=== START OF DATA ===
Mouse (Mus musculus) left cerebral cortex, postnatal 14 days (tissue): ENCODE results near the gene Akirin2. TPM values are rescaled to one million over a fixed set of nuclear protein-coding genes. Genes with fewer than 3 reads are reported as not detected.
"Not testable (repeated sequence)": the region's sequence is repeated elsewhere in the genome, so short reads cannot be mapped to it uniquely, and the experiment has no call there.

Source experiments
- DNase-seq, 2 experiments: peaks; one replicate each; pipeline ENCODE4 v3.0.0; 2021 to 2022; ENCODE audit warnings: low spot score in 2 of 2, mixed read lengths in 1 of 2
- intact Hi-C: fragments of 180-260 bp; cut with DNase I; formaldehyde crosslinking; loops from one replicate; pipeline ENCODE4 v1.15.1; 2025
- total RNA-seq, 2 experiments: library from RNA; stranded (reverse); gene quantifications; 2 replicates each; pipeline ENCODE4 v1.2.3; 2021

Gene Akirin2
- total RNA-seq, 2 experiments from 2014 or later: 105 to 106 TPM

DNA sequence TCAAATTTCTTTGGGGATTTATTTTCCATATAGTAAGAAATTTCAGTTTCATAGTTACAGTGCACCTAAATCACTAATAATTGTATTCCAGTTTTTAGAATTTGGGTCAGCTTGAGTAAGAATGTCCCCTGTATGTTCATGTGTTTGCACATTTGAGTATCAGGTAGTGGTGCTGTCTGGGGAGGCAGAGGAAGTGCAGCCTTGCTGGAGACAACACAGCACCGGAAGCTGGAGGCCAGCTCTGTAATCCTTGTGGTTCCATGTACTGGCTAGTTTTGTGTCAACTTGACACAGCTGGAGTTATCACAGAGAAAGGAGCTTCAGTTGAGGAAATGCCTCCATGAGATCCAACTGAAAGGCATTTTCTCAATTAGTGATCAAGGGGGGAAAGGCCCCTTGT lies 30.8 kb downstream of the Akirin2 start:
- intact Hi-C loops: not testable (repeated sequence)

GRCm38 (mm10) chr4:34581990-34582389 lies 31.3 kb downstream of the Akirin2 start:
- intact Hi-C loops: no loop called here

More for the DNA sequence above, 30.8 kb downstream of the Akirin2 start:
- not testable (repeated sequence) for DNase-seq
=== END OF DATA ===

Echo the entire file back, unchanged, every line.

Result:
Mouse (Mus musculus) left cerebral cortex, postnatal 14 days (tissue): ENCODE results near the gene Akirin2. TPM values are rescaled to one million over a fixed set of nuclear protein-coding genes. Genes with fewer than 3 reads are reported as not detected.
"Not testable (repeated sequence)": the region's sequence is repeated elsewhere in the genome, so short reads cannot be mapped to it uniquely, and the experiment has no call there.

Source experiments
- DNase-seq, 2 experiments: peaks; one replicate each; pipeline ENCODE4 v3.0.0; 2021 to 2022; ENCODE audit warnings: low spot score in 2 of 2, mixed read lengths in 1 of 2
- intact Hi-C: fragments of 180-260 bp; cut with DNase I; formaldehyde crosslinking; loops from one replicate; pipeline ENCODE4 v1.15.1; 2025
- total RNA-seq, 2 experiments: library from RNA; stranded (reverse); gene quantifications; 2 replicates each; pipeline ENCODE4 v1.2.3; 2021

Gene Akirin2
- total RNA-seq, 2 experiments from 2014 or later: 105 to 106 TPM

DNA sequence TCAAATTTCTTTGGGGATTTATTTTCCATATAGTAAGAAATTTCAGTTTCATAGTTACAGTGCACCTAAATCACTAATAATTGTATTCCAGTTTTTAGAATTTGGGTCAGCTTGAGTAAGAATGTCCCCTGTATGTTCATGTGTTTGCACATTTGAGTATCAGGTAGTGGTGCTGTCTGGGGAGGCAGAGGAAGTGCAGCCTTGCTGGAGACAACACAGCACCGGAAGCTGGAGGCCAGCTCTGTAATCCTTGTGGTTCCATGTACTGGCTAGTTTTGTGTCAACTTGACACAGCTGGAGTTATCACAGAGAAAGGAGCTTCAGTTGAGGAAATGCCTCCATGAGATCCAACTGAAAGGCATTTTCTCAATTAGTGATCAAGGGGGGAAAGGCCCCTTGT lies 30.8 kb downstream of the Akirin2 start:
- intact Hi-C loops: not testable (repeated sequence)

GRCm38 (mm10) chr4:34581990-34582389 lies 31.3 kb downstream of the Akirin2 start:
- intact Hi-C loops: no loop called here

More for the DNA sequence above, 30.8 kb downstream of the Akirin2 start:
- not testable (repeated sequence) for DNase-seq